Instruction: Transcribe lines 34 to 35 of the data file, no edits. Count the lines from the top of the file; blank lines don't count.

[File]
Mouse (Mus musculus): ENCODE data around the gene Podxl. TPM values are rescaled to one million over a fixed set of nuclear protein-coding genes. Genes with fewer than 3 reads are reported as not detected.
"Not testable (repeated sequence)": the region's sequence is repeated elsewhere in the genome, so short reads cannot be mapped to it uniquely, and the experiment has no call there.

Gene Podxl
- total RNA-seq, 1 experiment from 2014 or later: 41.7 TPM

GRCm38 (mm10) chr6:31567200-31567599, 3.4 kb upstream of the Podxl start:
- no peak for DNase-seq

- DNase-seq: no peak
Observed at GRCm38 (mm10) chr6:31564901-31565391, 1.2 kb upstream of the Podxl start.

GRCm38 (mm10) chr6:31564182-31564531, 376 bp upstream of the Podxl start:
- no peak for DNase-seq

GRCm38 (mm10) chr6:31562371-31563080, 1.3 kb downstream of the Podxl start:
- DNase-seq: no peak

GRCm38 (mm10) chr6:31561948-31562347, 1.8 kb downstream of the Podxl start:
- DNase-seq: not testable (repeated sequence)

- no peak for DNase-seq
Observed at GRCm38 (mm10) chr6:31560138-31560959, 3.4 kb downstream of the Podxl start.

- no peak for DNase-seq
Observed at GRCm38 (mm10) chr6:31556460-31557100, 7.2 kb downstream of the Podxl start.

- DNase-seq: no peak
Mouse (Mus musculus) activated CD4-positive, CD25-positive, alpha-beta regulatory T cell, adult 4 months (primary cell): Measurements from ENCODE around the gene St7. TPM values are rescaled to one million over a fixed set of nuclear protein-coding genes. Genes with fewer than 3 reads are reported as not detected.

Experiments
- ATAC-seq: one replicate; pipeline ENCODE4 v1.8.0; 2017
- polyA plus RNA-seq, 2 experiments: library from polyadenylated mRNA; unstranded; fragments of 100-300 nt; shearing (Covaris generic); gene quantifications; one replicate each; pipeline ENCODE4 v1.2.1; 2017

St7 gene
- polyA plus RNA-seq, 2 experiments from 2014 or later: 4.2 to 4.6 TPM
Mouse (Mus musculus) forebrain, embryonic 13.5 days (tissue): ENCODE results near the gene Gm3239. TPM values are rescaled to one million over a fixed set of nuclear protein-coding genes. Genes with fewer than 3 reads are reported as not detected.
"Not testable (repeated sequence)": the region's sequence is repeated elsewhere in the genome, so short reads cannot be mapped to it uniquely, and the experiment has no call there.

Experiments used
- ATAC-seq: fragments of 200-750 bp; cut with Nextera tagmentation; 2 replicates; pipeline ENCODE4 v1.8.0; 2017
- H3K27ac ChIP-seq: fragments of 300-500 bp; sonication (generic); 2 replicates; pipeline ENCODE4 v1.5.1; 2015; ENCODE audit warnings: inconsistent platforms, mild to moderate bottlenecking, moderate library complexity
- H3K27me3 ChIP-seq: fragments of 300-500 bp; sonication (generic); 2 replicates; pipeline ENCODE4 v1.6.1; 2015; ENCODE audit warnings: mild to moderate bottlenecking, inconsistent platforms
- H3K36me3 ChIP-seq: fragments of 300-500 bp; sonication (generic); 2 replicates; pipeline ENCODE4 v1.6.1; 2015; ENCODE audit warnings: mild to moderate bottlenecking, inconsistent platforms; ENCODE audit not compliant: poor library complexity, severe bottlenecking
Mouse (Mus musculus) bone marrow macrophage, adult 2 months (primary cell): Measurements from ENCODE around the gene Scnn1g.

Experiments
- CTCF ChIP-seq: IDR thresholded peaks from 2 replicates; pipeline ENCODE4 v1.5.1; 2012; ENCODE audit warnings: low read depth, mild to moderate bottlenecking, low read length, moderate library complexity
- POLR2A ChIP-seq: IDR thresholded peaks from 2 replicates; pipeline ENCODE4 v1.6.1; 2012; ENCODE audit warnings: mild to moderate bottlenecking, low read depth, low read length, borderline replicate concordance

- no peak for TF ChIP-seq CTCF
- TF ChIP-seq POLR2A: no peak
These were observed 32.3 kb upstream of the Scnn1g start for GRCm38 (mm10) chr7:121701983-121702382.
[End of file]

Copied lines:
Experiments
- CTCF ChIP-seq: IDR thresholded peaks from 2 replicates; pipeline ENCODE4 v1.5.1; 2012; ENCODE audit warnings: low read depth, mild to moderate bottlenecking, low read length, moderate library complexity